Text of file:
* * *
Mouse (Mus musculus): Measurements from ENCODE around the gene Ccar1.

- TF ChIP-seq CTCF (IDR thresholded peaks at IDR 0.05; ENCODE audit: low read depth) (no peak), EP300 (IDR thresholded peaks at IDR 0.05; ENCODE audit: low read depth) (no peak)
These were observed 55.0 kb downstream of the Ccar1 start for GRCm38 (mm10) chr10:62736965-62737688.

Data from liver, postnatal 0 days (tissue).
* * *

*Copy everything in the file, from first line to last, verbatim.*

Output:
Mouse (Mus musculus): Measurements from ENCODE around the gene Ccar1.

- TF ChIP-seq CTCF (IDR thresholded peaks at IDR 0.05; ENCODE audit: low read depth) (no peak), EP300 (IDR thresholded peaks at IDR 0.05; ENCODE audit: low read depth) (no peak)
These were observed 55.0 kb downstream of the Ccar1 start for GRCm38 (mm10) chr10:62736965-62737688.

Data from liver, postnatal 0 days (tissue).